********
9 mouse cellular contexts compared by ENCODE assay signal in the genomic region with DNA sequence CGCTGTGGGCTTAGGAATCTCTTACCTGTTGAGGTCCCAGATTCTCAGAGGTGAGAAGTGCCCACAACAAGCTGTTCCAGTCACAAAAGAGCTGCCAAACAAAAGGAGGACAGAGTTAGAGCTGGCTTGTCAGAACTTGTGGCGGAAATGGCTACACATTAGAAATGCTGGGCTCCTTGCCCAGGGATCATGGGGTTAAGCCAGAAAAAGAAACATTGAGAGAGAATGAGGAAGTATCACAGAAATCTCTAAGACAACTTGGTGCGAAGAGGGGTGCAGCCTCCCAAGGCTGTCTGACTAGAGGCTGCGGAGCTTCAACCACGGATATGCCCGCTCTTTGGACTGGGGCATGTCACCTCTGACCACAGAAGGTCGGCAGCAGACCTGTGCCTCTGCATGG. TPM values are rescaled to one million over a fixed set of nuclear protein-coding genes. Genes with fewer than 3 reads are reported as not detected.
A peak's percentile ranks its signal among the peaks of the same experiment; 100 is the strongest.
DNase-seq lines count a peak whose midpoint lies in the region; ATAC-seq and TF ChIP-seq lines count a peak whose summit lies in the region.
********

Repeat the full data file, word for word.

9 mouse cellular contexts compared by ENCODE assay signal in the genomic region with DNA sequence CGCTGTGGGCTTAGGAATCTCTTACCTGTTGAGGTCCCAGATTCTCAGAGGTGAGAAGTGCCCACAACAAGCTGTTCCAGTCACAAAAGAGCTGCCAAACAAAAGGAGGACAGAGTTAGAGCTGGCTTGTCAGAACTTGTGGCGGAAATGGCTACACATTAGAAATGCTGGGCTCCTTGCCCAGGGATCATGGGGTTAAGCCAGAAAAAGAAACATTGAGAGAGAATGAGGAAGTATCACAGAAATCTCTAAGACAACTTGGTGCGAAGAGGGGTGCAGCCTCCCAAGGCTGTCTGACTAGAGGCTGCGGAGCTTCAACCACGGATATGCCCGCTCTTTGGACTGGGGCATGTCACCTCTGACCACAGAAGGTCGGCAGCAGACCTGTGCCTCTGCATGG. TPM values are rescaled to one million over a fixed set of nuclear protein-coding genes. Genes with fewer than 3 reads are reported as not detected.
A peak's percentile ranks its signal among the peaks of the same experiment; 100 is the strongest.
DNase-seq lines count a peak whose midpoint lies in the region; ATAC-seq and TF ChIP-seq lines count a peak whose summit lies in the region.